1.14 million Syrians are now resident in Lebanon – amounting to one quarter of the total population – which is putting unprecedented pressure on local communities, the economy and social services. The MoSA recorded a 40 per cent increase in utilisation of its health and social programmes since the crisis started, and 35 per cent of learners in public schools are now Syrian. Because the government has not allowed refugee camps to be set up, displaced Syrians are living in host communities or in informal settlements. Although Lebanon and Syria have close ties on many levels and Lebanese people are generally sympathetic to the plight of Syrians, tensions are emerging due to perceptions – not necessarily accurate or fair – that unemployment and food prices are rising, while wages and the quality of public services are falling, because of the sudden influx of large numbers of Syrians. In December 2012 the government of Lebanon adopted a ‘Roadmap of Priority Interventions for Stabilisation from the Syrian Conflict’, which recognised the risks of the crisis to basic services, the economy and institutions in Lebanon. The Roadmap proposed a series of measures to address these challenges, including restoring livelihood opportunities to vulnerable populations, ensuring sustainable and equitable access to basic services, and restoring social cohesion (peace-building in areas hosting Syrian refugees, and scaling up social protection while targeting women and girls). The Roadmap is complemented by a series of ‘Regional Response Plans’ (six since March 2012) which are effectively appeals for humanitarian assistance in various forms – food assistance, non-food items, financial assistance, ‘quick impact projects’ in host communities that are struggling to cope.
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Income Distribution and Public Transfers as Social Safety Nets in Korea

Income Distribution and Public Transfers as Social Safety Nets in Korea

Based on theoretical considerations, one of the main concerns of this paper is the role of private and public transfers as social safety net devices during the financial crisis that is examined by investigating how much each decile group of per capita income received private or public transfers throughout the period. As Table 12 shows, the observed trend of public transfers is in contrast t o our expectation. High-income group received more public transfers, compared with low-income group. For instance, the public transfers of the richest 10 to 30 percent increased, on average, by 152 percent while that of the poorest 10 to 30 percent decreased, on average, by 34 percent in 1998. This suggests that the public transfers did not contribute in reducing the income inequality during the crisis. This is because of the fact that the public transfers are consisted predominantly of pension, and not of public assistance. This implies that the safety net programs were not yet in place during the initial period of the crisis.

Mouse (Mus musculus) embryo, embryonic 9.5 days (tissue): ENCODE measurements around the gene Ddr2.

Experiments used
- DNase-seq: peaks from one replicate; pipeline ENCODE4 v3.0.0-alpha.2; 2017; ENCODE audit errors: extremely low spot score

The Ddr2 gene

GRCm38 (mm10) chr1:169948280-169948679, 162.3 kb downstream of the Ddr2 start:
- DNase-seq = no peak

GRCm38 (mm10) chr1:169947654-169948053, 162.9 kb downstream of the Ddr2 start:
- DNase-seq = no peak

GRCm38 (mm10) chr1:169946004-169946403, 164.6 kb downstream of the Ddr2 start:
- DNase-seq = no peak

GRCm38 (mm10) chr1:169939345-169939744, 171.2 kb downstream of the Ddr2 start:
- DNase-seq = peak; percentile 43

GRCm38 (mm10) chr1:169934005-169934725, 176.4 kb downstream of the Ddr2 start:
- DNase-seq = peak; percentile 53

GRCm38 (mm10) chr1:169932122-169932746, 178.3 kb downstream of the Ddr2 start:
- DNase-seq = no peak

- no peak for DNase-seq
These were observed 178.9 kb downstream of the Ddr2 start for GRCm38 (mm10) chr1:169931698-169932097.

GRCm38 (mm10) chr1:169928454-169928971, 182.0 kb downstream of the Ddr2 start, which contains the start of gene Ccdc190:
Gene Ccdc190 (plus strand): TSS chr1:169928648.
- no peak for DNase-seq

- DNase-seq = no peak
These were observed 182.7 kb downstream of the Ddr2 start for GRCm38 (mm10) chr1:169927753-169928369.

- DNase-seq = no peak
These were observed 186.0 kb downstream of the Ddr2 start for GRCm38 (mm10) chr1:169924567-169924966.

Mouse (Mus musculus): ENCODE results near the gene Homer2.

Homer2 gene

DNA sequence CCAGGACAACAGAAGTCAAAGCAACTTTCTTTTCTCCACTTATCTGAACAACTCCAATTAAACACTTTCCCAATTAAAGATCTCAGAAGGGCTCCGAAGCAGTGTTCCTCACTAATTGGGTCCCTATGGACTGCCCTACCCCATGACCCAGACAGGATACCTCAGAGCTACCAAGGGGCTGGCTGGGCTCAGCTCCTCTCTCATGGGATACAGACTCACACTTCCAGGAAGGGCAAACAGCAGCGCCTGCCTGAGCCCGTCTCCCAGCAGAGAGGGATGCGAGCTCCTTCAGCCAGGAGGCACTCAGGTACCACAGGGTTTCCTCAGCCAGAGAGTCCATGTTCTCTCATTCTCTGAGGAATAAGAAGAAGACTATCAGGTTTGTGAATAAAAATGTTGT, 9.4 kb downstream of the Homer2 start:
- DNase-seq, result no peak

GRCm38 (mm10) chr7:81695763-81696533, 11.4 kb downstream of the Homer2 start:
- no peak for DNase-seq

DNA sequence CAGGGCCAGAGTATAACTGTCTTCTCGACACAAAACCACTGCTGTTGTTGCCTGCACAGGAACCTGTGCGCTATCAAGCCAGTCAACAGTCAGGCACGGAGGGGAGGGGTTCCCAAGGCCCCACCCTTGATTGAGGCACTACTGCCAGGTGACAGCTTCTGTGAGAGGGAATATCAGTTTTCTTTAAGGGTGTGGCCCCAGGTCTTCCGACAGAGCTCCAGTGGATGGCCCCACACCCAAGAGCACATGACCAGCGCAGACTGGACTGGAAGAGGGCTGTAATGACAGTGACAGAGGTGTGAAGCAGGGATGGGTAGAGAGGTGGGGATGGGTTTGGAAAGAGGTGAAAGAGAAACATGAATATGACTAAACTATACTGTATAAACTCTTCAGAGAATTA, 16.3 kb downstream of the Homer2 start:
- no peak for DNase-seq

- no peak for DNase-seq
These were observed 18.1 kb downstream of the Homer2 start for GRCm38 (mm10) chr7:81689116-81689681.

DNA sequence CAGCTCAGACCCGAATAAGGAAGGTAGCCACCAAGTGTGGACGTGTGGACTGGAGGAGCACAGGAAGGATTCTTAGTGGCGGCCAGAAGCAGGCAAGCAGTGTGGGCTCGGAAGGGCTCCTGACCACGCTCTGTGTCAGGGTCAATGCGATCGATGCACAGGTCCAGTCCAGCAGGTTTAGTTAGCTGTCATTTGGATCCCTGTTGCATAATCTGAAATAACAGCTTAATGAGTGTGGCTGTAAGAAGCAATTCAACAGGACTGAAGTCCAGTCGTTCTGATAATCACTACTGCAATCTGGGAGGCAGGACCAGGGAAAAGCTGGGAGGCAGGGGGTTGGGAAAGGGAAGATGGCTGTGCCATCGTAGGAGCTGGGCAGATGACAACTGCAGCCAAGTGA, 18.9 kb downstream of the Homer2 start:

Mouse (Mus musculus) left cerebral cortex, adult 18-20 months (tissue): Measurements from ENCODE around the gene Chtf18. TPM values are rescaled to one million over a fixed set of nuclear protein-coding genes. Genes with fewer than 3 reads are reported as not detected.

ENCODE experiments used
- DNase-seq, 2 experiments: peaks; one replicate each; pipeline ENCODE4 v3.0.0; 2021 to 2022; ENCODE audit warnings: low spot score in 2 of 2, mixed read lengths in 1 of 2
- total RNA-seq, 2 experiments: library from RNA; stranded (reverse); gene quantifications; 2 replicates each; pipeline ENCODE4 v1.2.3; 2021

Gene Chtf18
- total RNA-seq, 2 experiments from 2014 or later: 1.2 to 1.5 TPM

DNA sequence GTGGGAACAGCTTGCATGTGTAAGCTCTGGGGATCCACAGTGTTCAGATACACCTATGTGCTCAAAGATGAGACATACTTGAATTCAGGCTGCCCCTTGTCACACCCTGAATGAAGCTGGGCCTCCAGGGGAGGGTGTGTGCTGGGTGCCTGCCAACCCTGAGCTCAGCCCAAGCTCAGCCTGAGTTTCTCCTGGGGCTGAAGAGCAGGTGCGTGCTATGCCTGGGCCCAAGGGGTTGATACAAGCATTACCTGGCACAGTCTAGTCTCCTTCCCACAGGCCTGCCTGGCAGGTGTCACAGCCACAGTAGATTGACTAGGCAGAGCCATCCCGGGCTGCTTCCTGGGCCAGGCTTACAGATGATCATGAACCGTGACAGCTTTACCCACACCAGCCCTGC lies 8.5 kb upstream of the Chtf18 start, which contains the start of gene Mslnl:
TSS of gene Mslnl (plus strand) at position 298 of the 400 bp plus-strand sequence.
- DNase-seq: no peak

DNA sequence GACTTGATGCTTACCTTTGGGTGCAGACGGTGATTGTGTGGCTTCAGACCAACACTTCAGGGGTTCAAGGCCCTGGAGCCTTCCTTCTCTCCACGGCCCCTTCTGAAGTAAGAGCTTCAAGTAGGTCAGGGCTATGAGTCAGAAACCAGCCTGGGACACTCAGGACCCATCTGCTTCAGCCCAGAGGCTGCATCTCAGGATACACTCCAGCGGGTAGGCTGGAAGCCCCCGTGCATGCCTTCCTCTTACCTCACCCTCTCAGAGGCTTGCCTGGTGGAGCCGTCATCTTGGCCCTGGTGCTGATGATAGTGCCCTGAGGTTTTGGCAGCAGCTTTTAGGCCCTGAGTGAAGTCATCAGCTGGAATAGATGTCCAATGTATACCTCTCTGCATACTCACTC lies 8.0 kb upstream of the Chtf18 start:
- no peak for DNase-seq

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Social Safety Nets, Economic Freedom and Public Policy

Social Safety Nets, Economic Freedom and Public Policy

• The bottom 10 countries have economic freedom that is half of the EF as enjoyed by the top 10 countries (4.4 for bottom 10 as against 8.3 for the top 10). However, surprisingly, in respect to economic freedom related to the size of the government as measured by two of its sub components viz. government consumption expenditure and Transfers and Subsidies (T&S), they have higher EF (at 6.6 and 8.5 respectively in 2005) than the top 10 countries (EF at 5.5 and 7.2 respectively in 2005). This implies that the bottom 10 countries have a relatively greater economic freedom as measured by these two components of size of government. However, this result should be interpreted with caution, as it could be misleading. The smaller size is because these countries do not have large welfare programs or large transfer payments. This reduces the size of the government substantially. In countries such as Myanmar, Zimbabwe, Niger, Togo, Rwanda, Burundi, Democratic Republic of Congo and Republic of Congo public interventions are low. Based on the evidence of this paper, this has serious implications for provision of larger freedoms.
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Social safety nets in Bangladesh: an analysis of impact of old age allowance program

Social safety nets in Bangladesh: an analysis of impact of old age allowance program

At present the government of Bangladesh is operating about 45 safety net programs based on different criteria like income, occupation, physical ability, regional disparity etc. Still a large number of eligible populations are remaining outside the coverage of any social safety net program. The coverage of eligible individuals by SSNPs is low with only 24.57 per cent of households in Bangladesh benefiting from at least one safety net program (HIES 2010). According to HIES (2005) survey, only 22 per cent of households in the bottom quantiles are covered by targeted programs. Indeed 41 per cent of targeted program beneficiaries are non-poor (World Bank 2008).There is also overlapping regarding targeting. Some households participate in more than one program. At the same time the benefits provided by the social safety nets are small. Besides, in spite of regional disparity dimension, a number of backward areas such as certain chars hardly benefited from any social safety net (GoB 2008b). Geographical coverage of safety nets also does not tightly correlate with division-wise poverty rates. According to HIES (2010) Barisal division has the second highest poverty rate (39.4%) after Rangpur (42.3%), but the highest percentage of SSNP benefits in Khulna division (37.30%) followed by Barisal (34.43%) and Rangpur division (33.65%).